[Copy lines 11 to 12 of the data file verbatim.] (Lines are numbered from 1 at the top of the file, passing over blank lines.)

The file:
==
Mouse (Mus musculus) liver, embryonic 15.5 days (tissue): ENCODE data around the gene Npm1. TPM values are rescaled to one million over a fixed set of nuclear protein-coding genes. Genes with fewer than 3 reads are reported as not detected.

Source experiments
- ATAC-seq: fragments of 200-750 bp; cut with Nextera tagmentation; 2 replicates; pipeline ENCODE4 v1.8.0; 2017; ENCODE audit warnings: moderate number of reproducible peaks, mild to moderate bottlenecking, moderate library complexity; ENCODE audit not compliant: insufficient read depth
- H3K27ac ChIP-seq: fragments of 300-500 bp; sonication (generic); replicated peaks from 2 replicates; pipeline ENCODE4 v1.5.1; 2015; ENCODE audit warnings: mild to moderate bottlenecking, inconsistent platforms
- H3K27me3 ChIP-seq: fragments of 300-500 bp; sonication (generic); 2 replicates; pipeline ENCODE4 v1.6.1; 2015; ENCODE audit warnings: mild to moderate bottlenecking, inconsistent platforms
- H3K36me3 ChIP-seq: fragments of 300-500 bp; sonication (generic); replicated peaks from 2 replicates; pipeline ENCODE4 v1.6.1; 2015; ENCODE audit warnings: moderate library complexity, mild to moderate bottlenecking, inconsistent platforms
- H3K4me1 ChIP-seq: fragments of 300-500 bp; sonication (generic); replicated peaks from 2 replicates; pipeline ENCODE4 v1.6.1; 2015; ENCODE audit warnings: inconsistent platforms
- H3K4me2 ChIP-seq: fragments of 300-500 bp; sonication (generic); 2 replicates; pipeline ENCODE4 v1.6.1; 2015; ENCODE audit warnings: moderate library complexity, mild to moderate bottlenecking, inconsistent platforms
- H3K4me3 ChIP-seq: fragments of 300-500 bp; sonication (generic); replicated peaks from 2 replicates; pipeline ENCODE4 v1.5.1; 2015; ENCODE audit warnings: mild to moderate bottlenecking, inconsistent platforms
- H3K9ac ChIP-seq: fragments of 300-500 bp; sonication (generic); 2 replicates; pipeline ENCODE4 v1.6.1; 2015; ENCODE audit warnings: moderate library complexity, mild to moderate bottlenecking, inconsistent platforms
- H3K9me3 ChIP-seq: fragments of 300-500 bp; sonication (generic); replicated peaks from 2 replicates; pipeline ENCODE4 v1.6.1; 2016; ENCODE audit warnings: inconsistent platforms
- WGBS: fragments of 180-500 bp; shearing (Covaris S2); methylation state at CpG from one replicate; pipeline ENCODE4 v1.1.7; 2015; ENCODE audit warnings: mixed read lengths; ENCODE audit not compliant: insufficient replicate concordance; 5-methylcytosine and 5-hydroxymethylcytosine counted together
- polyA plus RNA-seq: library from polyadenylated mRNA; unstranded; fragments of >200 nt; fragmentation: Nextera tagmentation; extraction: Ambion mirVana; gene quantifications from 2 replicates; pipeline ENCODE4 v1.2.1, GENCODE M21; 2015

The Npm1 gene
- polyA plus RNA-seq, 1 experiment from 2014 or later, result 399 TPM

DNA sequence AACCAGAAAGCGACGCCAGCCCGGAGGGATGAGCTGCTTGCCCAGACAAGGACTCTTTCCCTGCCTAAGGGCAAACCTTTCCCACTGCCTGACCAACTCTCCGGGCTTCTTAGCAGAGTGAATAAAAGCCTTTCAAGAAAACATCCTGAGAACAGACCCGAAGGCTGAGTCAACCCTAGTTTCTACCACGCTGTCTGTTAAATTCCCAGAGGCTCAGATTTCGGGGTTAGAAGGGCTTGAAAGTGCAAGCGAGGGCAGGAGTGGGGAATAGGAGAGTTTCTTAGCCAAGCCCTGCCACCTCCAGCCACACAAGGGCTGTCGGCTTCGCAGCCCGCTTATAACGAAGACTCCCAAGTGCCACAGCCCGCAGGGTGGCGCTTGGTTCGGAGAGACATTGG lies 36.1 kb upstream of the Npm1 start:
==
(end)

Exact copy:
- H3K9me3 ChIP-seq: fragments of 300-500 bp; sonication (generic); replicated peaks from 2 replicates; pipeline ENCODE4 v1.6.1; 2016; ENCODE audit warnings: inconsistent platforms
- WGBS: fragments of 180-500 bp; shearing (Covaris S2); methylation state at CpG from one replicate; pipeline ENCODE4 v1.1.7; 2015; ENCODE audit warnings: mixed read lengths; ENCODE audit not compliant: insufficient replicate concordance; 5-methylcytosine and 5-hydroxymethylcytosine counted together